The now-famous video of a young woman being flogged by Taliban group brought women in cities across Pakistan onto the streets in February.  Soon after, Islamic law (Sharia) was imposed in Pakistan's Swat Valley. When President Zardari met Obama and the Pakistani army bombed Taliban strongholds in the Northwest Pakistan, another front was taking shape - a civil society movement of Pakistani women protesting ‘Talibanisation of Pakistan’.

These middle and upper-class women of Pakistan's bustling cities, long accustomed to the social freedom, have much to fear. Inter Press Service correspondent Ashfaq Yusufzai quoted Taliban spokesperson Muslim Khan saying that, 'Female education is against Islam. They (women and girls) are required to sit at home and not to venture out.' Yusufzai notes that total 188 girls’ schools and 97 boys' schools were destroyed by Taliban since late 2007.'

>>> Scroll down to read rest of the Story


As a part of socio-economic and cultural issue based website, we’ve been tracking how the world covers women and Sharia. While interviewing the young woman activist Amna Hamid, the revelation was that many Pakistani women have a nuanced perspective who never see Islamic law as the source of oppression. Amna says that ‘her mother of course supports Sharia, but that when it comes to the Taliban, the kind of Islam they are even alien to our culture’. Clearly, for these women ‘Sharia’ and ‘Talibanisation’ are not seen as one in the same.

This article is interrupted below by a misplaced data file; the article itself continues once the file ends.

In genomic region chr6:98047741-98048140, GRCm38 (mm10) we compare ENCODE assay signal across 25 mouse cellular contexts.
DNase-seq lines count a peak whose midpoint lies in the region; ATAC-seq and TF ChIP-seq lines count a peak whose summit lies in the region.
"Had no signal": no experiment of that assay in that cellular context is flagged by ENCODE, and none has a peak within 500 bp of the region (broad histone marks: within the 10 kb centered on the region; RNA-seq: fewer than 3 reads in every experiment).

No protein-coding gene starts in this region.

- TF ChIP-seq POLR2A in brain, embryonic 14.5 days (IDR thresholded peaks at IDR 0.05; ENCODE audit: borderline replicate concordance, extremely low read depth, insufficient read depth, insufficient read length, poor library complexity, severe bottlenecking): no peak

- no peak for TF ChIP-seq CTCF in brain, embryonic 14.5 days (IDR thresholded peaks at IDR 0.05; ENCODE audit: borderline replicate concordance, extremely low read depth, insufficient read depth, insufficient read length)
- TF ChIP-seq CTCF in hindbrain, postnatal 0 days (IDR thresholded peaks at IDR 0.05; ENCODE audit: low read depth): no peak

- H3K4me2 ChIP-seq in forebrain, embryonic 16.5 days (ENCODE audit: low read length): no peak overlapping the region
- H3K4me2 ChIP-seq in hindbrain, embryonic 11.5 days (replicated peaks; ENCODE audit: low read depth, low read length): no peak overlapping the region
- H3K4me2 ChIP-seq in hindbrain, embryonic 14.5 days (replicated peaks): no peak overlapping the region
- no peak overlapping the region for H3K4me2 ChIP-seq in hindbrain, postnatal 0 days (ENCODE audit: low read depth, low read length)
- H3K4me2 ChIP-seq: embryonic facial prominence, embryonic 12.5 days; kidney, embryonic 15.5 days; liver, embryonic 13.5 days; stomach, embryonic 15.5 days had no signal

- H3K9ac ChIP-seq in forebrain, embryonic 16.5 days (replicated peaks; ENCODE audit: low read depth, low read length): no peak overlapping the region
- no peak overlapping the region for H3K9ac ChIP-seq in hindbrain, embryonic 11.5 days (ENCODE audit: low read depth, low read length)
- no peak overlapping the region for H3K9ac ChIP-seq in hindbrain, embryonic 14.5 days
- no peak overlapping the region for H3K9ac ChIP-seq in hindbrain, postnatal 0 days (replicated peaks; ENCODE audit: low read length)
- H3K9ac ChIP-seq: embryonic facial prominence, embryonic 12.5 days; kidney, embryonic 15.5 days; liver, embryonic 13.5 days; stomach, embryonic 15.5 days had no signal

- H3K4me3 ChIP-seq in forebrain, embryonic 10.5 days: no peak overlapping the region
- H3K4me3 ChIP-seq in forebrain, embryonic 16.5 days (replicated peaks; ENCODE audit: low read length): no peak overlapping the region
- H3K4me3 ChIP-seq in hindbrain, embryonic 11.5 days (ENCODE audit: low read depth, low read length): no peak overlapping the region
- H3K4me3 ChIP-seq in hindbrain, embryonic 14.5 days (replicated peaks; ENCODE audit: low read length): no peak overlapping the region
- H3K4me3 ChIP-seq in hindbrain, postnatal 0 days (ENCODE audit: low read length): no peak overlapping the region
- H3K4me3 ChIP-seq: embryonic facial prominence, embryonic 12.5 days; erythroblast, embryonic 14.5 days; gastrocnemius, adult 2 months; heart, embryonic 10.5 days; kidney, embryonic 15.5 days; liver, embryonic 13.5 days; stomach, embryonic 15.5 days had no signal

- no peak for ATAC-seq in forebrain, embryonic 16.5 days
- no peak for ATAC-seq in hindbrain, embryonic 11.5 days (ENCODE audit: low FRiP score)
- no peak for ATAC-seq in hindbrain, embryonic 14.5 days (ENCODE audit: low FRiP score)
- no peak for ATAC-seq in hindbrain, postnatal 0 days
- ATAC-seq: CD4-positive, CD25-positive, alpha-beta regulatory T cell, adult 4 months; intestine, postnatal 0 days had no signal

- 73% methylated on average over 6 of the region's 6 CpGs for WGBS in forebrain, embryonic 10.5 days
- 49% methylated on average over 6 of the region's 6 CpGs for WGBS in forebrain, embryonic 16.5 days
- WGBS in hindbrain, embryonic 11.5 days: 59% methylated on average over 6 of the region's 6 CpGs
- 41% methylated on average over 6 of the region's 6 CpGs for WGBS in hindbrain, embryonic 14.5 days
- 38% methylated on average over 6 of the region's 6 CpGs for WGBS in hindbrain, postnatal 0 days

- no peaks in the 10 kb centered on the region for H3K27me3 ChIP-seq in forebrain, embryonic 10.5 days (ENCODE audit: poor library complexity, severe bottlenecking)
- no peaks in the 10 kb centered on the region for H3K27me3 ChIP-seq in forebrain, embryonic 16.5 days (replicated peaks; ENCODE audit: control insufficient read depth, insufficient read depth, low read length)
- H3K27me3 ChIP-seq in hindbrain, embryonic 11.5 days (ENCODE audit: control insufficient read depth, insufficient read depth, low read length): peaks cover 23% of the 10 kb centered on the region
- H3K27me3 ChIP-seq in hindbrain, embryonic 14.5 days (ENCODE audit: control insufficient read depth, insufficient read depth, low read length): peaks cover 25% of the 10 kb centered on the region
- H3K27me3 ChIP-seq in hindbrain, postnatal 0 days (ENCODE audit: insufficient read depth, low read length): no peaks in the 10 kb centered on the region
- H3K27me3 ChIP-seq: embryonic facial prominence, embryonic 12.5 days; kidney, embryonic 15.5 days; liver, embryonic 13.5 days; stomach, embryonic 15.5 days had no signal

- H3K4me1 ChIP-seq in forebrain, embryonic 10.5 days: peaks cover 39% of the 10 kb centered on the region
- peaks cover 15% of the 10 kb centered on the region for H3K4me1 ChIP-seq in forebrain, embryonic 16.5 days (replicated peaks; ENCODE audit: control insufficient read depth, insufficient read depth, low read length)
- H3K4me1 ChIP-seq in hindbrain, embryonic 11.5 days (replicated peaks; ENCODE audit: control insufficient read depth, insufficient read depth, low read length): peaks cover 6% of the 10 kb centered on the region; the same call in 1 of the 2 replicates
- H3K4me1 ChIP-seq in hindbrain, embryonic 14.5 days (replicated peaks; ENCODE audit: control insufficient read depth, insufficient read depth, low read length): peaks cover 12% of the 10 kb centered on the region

In a paper she presented recently, Asifa Quraishi, Assistant Professor of Law at the University of Wisconsin and a well-known expert on women and Islamic law, expresses her frustration with the western perspective saying, ‘...we [Muslim women] are a topic of feminist attention because Islam itself is considered to be a primary problem standing on the way of feminist work.’